During the recent anniversary commemorations of the 9/11 terrorist attacks, that phrase was volleyed around frequently across our nation. Those of us who were alive and old enough to remember the events of that tragic day will certainly never forget where we were or what we were doing when he heard that the World Trade Center had been attacked.
While school children will learn about that day for many years to come, eventually, when everyone who lived through the actual events of that day are dead and gone, the way those lessons are taught will change. By the time 2091 rolls around, 9/11 will be just one more historical event that future generations of teenagers will resent having to learn about.
That will be the day when we’ve forgotten the events of 9/11.
Maybe it’s because I just had a milestone birthday, but lately I’ve been thinking about the legacy that I’ll leave behind after I die. Looking back on my life, I have a lot that I’m proud of. I’m very fortunate that I’ve been able to impact the lives of others not only in my immediate family, but also through my work and through my writing.
But the day will eventually come when everyone who ever knew me will be gone. That’s when my memory will be forgotten.
Many of the things that we imagine as permanent are actually just as ephemeral as the electronic device that you are reading this column on. Take popular music for example. You could be forgiven if you feel like our culture will never forget the music of modern luminaries like The Beatles or Bob Dylan.
But think about how quickly the music of the past has been forgotten. How many of the great songs from the 1930s can you name? Duke Ellington was a unique genius who wrote over one thousand compositions, many of which became standards, and were recorded over and over by other artists of his day. But no one records his songs anymore because the world has moved on.
Sir Duke has been forgotten.
And if being forgotten is the destiny of the most gifted and talented among us, it is sheer folly to think that anyone will remember normal people like you and I in the year 2171.
But maybe that’s alright. Maybe the key to creating a lasting legacy is to let go of the idea that your legacy will be associated with you.
There was someone who helped my mother stay healthy when she was pregnant with me, but I don’t know their name. There were also dozens of people who helped me to learn to read and write, but I couldn’t name all of them even if I tried. Someone installed the pipes in my house and someone else makes sure the water that flows through those pipes remains clean, but I don’t know any of their names.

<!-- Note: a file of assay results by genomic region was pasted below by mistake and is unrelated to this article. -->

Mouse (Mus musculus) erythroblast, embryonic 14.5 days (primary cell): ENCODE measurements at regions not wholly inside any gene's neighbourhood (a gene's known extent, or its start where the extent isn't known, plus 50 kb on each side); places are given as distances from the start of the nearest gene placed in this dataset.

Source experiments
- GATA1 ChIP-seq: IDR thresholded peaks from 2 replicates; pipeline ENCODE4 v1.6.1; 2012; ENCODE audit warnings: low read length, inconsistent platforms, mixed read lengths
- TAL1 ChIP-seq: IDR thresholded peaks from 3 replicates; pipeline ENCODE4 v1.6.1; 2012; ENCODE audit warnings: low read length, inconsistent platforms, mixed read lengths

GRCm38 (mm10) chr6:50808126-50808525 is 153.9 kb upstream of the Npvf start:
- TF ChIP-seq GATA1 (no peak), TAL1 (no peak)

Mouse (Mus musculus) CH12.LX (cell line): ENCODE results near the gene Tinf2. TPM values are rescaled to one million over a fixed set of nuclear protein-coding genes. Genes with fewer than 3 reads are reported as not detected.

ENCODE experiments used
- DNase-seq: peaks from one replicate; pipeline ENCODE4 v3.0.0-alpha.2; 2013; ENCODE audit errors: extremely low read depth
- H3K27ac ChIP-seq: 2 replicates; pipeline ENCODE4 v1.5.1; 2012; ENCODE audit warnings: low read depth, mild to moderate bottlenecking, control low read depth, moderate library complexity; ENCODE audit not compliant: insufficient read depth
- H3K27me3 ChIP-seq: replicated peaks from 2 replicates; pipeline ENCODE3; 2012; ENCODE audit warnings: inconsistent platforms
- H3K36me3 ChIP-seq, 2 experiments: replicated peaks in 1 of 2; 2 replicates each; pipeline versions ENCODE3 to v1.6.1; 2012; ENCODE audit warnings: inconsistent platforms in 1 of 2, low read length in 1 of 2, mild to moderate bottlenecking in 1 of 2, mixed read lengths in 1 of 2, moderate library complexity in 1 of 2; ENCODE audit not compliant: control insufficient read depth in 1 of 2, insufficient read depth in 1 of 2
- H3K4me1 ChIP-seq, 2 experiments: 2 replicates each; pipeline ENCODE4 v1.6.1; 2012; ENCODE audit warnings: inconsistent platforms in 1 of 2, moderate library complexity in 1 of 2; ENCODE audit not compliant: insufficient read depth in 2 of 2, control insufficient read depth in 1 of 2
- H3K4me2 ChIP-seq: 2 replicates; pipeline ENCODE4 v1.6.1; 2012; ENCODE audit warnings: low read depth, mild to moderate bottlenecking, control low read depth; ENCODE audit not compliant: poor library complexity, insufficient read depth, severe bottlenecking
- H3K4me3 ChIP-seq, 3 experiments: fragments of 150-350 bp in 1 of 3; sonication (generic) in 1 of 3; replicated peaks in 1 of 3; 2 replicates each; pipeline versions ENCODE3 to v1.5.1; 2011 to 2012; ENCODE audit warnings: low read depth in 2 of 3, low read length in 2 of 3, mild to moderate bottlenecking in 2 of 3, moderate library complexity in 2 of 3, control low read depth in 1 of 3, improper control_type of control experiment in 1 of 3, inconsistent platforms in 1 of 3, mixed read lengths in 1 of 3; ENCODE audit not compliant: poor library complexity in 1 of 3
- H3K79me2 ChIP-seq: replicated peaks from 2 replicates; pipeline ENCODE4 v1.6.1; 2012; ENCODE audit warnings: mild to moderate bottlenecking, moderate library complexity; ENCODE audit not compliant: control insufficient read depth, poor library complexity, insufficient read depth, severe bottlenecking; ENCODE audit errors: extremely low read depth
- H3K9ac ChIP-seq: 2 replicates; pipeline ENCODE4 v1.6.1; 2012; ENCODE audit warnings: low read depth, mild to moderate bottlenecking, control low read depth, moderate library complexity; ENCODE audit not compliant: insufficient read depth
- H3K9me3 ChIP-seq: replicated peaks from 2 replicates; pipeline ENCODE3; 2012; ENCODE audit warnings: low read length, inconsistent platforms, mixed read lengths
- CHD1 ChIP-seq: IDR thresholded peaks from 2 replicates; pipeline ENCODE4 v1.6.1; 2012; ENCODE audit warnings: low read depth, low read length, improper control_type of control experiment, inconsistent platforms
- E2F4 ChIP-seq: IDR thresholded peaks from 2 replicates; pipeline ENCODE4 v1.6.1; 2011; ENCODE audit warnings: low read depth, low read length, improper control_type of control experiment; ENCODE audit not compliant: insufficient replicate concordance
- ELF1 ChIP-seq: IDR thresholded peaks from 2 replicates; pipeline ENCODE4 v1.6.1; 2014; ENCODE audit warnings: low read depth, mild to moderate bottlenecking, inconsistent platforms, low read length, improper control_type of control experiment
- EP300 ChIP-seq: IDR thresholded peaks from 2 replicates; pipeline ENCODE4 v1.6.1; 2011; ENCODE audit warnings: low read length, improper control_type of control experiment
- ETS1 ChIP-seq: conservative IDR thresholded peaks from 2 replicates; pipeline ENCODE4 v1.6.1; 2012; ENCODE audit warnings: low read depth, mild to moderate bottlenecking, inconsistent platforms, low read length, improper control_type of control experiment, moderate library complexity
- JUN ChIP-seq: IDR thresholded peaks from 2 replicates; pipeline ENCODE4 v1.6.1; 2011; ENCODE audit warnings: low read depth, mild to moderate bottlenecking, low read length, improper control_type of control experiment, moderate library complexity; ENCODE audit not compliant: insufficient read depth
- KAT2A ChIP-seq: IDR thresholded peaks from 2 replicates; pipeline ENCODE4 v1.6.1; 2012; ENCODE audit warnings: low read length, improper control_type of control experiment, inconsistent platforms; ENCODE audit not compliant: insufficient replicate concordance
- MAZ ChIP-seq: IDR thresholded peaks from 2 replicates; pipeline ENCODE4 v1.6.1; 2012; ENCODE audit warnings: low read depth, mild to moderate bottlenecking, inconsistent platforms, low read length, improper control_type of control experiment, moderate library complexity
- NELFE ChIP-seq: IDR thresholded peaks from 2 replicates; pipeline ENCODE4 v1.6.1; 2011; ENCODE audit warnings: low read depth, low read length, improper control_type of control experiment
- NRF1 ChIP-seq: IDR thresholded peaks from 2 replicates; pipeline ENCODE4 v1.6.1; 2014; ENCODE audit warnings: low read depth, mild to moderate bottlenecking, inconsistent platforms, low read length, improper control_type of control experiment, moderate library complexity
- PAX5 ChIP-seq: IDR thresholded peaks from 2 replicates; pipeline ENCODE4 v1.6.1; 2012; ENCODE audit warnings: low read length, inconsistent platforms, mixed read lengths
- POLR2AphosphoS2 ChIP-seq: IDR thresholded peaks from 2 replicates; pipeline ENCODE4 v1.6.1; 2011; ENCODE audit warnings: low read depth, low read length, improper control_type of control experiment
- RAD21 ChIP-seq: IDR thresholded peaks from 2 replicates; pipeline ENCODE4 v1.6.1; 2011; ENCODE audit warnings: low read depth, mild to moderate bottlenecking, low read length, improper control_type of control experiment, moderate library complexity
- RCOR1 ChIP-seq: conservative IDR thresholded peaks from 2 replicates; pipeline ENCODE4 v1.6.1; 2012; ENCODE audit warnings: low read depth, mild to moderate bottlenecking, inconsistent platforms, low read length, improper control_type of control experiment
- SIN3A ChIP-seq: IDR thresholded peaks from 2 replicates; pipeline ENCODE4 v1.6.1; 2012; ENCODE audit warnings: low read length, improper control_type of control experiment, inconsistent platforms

The Tao Te Ching, a book of ancient Chinese wisdom, says the supreme good is like water. It nourishes all things without trying to and is content with the low places that most people disdain. While water is the most soft and yielding of substances, noting can surpass its ability to dissolve the hard and the inflexible. Humble water is very powerful.
Like most of us, water also gets taken for granted much of the time but without it, life could not continue. The Tao Te Ching encourages us to think of the small as large, and to realize the key to accomplishing great things is to accomplish small things.
One day all of us will be forgotten and our names will be lost to the vagaries of time. But that does not mean we cannot create a lasting legacy. We create our legacy each and every day with every action we take and with every word that we speak. We create a powerful legacy when we act like water, nourishing those around us without the expectation that anyone will remember our names. We help people best when we give up the idea of helping, and we create the biggest impact when we forget about trying to create an impact.
As the Tao Te Ching reminds us, truth often seem paradoxical.
Charles D. Thomas is a writer, psychotherapist, and Main Street Media Group board member who made Three Rivers his home for over a decade. Feedback is welcome at Charles@charlesdthomas.com.
Any views or opinions expressed in “Big World, Small Town” are those of the author and do not necessarily reflect the views or opinions of the Watershed Voice staff or its board of directors.